4. Apply the second coat
Simply follow the same process used for applying the first coat, wait for the sealer to dry, and then move on to the final step.
5. Buff your sealed marble countertop
For a pristine finish on your marble countertop, take a soft, clean towel or cloth to help remove any excess sealer. Wipe the countertop in a gentle, circular motion, for maximum effect, replacing the cloth with a new one if it becomes too wet. You could also save time by attaching a cloth to a buffer tool on a cordless drill set at suitable speed.
6. Wait 24 hours
When you’ve buffed your marble countertop you should wait 24 hours for the sealer to cure and completely dry out. Avoid placing objects on the countertop that could damage the surface while you wait for the sealer to fully set.
Use Protective Items
There are several items you can use to protect your marble countertop from general wear and tear. Make sure you have a selection of chopping boards, trivets, coasters, and containers readily available to avoid damage from heavy or sharp objects.
You should always use a large chopping board when cutting vegetables and fruit as acidic foods can permanently damage marble. This will also stop you from scratching or chipping your countertop which occurs when cutting directly on the countertop.
Similarly, hot objects such as pots and pans should never be directly placed onto a marble countertop. This can cause damage and dull the colour of the marble. Therefore, always use a trivet or potholder underneath a hot pan.
Similarly, a simple coaster will stop moisture and condensation from your cup or glass from forming on the countertop surface and developing into stains and rings. Lastly, wiping away spills quickly from the surface will stop stains from forming.
Choose a Matte Finish Marble Countertop
Honed marble in a matte finish does not show scratches, stains, chipping, and etching as much as polished, glossy marble.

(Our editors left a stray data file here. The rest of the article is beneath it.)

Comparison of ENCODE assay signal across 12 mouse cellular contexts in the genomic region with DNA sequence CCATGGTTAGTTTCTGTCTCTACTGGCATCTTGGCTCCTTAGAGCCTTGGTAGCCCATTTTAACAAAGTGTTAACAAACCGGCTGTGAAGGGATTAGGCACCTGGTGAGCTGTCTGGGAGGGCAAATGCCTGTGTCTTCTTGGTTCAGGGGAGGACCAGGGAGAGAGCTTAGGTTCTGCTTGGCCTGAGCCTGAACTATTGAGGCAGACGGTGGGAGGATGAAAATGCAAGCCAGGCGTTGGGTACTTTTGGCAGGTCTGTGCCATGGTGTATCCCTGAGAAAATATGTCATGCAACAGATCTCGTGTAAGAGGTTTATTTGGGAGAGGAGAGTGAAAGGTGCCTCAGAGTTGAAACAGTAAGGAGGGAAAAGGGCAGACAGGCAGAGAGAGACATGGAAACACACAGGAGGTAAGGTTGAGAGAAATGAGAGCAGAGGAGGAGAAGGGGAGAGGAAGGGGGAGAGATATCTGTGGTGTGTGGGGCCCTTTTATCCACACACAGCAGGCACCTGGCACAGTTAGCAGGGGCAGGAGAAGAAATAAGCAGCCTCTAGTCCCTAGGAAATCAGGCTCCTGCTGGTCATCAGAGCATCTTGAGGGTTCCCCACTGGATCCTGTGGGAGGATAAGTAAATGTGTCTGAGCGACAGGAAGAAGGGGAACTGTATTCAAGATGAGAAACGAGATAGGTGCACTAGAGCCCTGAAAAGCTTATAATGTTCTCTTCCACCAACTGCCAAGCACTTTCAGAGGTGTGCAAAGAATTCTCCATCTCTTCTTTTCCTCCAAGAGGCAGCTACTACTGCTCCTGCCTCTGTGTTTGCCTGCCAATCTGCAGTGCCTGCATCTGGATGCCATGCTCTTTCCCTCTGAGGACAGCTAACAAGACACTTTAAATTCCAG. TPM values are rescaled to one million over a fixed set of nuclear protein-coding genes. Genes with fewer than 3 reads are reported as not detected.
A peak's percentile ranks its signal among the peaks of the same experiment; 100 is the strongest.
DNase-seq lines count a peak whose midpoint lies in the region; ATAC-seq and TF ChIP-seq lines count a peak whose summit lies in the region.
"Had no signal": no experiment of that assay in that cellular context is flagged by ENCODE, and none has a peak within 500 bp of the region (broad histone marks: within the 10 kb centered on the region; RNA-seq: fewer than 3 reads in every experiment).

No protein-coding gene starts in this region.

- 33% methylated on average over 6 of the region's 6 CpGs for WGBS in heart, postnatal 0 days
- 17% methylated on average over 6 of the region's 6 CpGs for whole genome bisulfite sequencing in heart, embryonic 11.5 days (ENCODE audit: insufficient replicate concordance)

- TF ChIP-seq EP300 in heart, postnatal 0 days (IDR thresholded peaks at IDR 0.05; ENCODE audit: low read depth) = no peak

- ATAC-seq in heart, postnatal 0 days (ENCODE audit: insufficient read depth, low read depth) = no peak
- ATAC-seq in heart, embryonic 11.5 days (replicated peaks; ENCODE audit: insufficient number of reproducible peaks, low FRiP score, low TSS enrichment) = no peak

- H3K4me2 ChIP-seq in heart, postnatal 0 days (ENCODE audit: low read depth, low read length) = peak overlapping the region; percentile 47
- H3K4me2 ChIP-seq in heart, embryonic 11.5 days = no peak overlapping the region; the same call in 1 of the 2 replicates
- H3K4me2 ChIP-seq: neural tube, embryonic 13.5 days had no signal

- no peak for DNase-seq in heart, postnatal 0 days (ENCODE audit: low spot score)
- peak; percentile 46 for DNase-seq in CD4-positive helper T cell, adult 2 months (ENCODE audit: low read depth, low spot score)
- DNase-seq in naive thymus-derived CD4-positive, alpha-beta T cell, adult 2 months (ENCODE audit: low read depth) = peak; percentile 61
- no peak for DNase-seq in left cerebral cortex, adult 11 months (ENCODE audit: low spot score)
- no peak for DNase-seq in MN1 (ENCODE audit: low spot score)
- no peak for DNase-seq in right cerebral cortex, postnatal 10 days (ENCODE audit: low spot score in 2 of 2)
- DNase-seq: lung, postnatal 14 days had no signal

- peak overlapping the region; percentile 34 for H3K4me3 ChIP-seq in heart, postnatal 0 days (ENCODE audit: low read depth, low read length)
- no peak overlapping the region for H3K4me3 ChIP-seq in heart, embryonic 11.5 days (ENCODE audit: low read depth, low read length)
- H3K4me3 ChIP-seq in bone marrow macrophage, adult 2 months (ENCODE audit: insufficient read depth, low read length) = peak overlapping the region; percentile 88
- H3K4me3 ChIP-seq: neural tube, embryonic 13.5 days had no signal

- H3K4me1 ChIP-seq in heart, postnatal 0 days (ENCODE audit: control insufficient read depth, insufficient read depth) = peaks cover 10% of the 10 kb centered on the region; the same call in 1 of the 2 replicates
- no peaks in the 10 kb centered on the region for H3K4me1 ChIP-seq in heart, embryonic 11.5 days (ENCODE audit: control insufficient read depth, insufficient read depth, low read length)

When honed marble countertops are regularly buffed, stains and scratches even start to blend in with the marble veining and become part of the overall design. With glossy finishes, stains and scratches stand out more and take longer to repair.
How Do You Protect Wood Kitchen Countertops?
Some countertops perform differently from others when exposed to heat. For instance, marble, quartz, stone, and other solid surfaces are all heat resistant. On the other hand, wood and laminate countertops are not heat resistant and should be treated differently.
For these reasons, it’s important to take extra care when placing hot items on a wooden or laminate surface to avoid the possibility of long-term damage. Instead, use one of the many heat-safe solutions readily available like a trivet or heat pad so that hot items are not in direct contact with the surface of the countertop.
Heat pads and trivets made of ceramic, bamboo, cork, and other heat-resistant materials will do a perfect job of protecting your wood or laminate surface so that you don’t cause any damage.
Your Kitchen Countertop Cleaning Checklist
To clean a kitchen countertop properly, you’ll need the correct cleaning materials. There’s more to it than simply grabbing some soap and cloth and wiping away at will.
As kitchen countertops come in a variety of materials, you’ll need to know which cleaning products to use for each different surface to avoid the possibility of staining or damage.
The following tips will help you when you next clean your kitchen countertop.
Use a soft, damp cloth and ph-neutral cleaner or mild soap and water.
Wipe, rinse, the use a clean cloth or towel to dry clean.
Wipe clean with soapy water and a microfibre cloth. Rinse the cloth in clean water as you go.
Finally, dry and buff the granite with a dry microfibre cloth.
Simply use normal soap, water, and a microfibre cloth to wipe clean.
Do not use scouring pads or scrubbing brushes that could scratch the surface.
Soapy water and a microfibre cloth are perfect for daily cleaning, though you can also clean quartz with glass cleaner or ammonia. Simply apply then wipe clean with a fresh cloth.
Avoid using bleach and multi-purpose detergents with harsh chemicals.
Instead, use a damp microfibre cloth with warm, soapy water then wipe away with a clean cloth.
Use a neutral cleaner like dishwashing liquid, warm water, and a microfibre cloth, rinsing regularly as you go.
Once dried, polish the counter with a dry cloth.
Need Advice on How to Protect Your Kitchen Countertops?
Our experienced team at KNB can answer any query about kitchen countertop maintenance, or even talk you through the process of kitchen design. Contact us today to discuss all your kitchen needs.